Everest Marathon….done! (and a confession!)

Jennie Edmondson

Well, what an epic day!  We trekked to Gorak Shep on Thursday arriving mid-afternoon before the big day.   After watching the sunset over Everest (overwhelming!) we were all in bed by 2030, and it was great to be in a lodge rather than under canvas, albeit still in our sleeping bags and very cold!

Our day started at 0445 and having slept (or not slept!) in our race gear, we were down for our porridge soon after!  After a double serving for energy, we all began to head out in to the cold to ‘number off’ before the start.  At 0630 we were off and the 20 Nepalese runners sprinted across the open sandy plain (that was the last I saw of them!) before the path led off across the rocky moraine which ensured the rest of us merely walked and scrambled. With a start over 5km above sea level, it was hard to breathe, let alone run!

With checkpoints (with drinks & ‘frusli’ bars) nearly every 3 miles, it was great way to keep track of time and have something to look forward to.  The run was very challenging under foot and for the first two hours (and at various places throughout) there was a fair bit of ice to watch out for.  The field soon spread out and I settled in to a slow jog/ walk as I kept my eyes open for the landmarks I had noted on the way up.

At Pangboche
At Pangboche

Before I go on, I do have a confession.  I didn’t actually confess to the full extent of my ‘cut knee’ when I fell on the fun run in Kathmandu.  With a mile to go to the finish, when I fell, I actually split open my knee.  Having sat on the path for 10 minutes before the next runner came along, and an hour before the back-up bus showed up, I thought I had lost all hope of getting to the start of this race.  However, after some discussion about stitching me up on the track, it was decided to get me back to the hotel, where I was laid out on a table in the ‘One Eyed Bar’ (all a bit M*A*S*H). With an audience of medical staff, my expert stitcher, Baz, swilled it out with Dettol (emotional!) before commencing with 4 internal stitches and a further 16 over the top!    Thankfully, due to the outstanding medical support we have here from our own doctors, it was not necessary to go to hospital.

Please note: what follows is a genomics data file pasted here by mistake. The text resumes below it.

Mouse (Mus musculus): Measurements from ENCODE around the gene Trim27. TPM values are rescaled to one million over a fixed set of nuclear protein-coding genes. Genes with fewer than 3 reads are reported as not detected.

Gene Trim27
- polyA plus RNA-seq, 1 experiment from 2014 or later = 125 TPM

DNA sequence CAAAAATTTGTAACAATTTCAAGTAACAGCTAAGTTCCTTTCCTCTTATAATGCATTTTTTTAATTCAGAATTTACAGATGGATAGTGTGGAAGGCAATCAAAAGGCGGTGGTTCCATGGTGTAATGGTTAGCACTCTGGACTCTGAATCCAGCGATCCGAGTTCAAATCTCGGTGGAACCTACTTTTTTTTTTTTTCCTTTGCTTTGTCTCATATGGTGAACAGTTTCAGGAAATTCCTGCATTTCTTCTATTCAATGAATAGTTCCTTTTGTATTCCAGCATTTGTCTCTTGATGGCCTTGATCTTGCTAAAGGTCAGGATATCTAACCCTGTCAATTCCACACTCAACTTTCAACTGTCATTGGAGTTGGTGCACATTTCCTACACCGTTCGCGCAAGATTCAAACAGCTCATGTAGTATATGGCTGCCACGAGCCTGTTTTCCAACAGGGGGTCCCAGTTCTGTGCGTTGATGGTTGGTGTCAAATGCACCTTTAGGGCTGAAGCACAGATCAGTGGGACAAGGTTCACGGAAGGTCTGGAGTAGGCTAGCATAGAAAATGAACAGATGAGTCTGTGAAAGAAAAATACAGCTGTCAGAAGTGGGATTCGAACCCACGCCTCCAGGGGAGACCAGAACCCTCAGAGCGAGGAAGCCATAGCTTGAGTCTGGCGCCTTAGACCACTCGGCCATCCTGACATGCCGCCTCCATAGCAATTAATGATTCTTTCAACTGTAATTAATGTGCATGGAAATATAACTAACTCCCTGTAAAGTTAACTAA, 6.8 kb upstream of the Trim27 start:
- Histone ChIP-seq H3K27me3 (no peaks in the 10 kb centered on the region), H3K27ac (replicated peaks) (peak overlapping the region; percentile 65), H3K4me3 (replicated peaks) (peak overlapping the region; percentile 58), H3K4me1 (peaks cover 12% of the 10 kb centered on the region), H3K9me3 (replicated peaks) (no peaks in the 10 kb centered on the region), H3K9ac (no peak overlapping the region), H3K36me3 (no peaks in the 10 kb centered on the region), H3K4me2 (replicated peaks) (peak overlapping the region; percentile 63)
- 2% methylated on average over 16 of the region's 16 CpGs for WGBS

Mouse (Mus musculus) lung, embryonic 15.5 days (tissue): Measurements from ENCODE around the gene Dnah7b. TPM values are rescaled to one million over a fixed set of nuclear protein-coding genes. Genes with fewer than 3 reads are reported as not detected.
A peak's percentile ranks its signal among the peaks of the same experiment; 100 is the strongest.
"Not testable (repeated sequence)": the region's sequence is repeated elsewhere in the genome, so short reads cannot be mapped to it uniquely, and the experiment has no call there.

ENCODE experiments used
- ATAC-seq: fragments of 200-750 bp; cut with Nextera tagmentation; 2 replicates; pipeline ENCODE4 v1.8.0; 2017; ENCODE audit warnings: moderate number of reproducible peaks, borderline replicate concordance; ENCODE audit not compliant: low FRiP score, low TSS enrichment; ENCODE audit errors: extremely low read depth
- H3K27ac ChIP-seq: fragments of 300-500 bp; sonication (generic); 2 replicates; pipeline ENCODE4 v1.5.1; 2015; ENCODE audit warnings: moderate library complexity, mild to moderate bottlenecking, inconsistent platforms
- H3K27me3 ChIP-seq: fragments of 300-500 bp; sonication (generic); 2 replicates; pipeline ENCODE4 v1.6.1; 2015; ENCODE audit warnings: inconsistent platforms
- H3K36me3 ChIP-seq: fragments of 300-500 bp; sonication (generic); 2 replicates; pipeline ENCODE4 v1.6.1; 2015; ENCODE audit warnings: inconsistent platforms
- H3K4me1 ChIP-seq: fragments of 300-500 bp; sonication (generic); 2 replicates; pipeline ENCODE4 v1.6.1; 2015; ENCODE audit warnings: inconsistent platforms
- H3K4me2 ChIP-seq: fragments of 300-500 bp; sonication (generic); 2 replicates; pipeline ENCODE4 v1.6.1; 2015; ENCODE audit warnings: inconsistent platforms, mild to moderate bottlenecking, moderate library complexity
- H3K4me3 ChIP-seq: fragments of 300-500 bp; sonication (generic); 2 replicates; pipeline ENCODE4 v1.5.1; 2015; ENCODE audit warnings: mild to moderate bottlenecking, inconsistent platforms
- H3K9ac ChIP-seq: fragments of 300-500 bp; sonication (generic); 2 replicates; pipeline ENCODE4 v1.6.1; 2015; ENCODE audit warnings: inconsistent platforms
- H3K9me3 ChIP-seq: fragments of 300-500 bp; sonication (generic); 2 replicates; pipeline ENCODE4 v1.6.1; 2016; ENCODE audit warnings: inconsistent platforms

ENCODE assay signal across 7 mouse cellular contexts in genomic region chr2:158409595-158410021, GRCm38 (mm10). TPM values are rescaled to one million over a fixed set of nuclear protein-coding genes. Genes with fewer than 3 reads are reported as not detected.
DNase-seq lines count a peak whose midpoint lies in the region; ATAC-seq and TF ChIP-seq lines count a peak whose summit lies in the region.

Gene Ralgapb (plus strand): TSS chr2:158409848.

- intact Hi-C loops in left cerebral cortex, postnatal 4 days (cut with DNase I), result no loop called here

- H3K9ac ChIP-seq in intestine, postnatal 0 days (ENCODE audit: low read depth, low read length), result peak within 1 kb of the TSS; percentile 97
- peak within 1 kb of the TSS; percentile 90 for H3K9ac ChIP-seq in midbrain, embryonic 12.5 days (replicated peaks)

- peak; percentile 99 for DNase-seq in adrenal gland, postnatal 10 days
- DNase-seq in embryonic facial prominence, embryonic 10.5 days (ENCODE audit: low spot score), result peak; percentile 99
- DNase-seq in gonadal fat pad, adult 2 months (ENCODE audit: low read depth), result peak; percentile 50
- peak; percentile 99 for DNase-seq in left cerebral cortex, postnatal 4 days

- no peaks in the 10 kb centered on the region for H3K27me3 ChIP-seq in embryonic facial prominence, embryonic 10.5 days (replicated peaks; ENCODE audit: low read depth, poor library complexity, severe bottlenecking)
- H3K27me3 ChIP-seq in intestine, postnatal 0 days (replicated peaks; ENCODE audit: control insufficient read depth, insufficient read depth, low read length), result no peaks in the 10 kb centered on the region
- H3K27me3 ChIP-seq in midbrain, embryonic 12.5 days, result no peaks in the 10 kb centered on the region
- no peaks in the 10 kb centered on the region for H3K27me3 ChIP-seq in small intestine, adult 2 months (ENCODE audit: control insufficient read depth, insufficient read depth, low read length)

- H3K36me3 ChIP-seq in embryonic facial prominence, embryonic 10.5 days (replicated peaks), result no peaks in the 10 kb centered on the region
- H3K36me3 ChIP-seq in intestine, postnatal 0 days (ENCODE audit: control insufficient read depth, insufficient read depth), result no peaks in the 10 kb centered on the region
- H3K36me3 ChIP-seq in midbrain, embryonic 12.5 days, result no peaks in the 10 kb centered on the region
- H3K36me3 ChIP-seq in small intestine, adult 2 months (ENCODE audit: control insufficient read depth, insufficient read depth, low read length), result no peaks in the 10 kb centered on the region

All the King’s horses and all the King’s men couldn’t put Jennie together again.
All the King’s horses and all the King’s men couldn’t put Jennie together again.

So, the two weeks leading up to yesterdays run have been pretty painful and the trekking has been an extra challenge!  I invested in a pair of trekking poles and would not have been able to walk without them!  The support and encouragement from all the runners and staff has been outstanding.  Nearly everyone has had battles to fight on this adventure, from D&V to aches and sprains, coughs and colds: the medical staff have been phenomenal in their tireless compassion!  Anyway, I had my stitches out in front of a packed house in Pheriche (12 days after the fall) which left me feeling a bit vulnerable, but happy that it had healed.

3 days later, yesterday, I was running and only broke out the poles for the massive descent/ascent just after the half way point.  With the help of regular painkillers, I can happily say that I enjoyed the run!  It was much slower that I would have liked, but bearing in mind that two weeks ago, I did not think I would complete the trek, let alone the race, I was very happy with my 8 hour 20 minute time.

Jennie at the finish
Jennie at the finish

Back in Namche now, we hardly look like a bunch of finely tuned athletes: everyone is hobbling and coughing and spluttering!!  A new course record was set by the winner (a Nepali) at 3 hours 47mins – wow!   The first foreign male came home in 5hrs 55mins and my awesome room/tent buddy Amanda was the second girl home in 6 hrs 10mins – what a legend!  After various ailments & falls during the race, only two failed to finish.  The final competitor limped in just under 12 hours after the start!

We leave for a 6 hour trek back to Lukla tomorrow at 0800, in the hope of catching the first flights out on Monday morning.  What an adventure this has been, but I am so looking forward to getting home and seeing my girls (and I guess it would be nice to see Sam too – as long as the ironing is done!)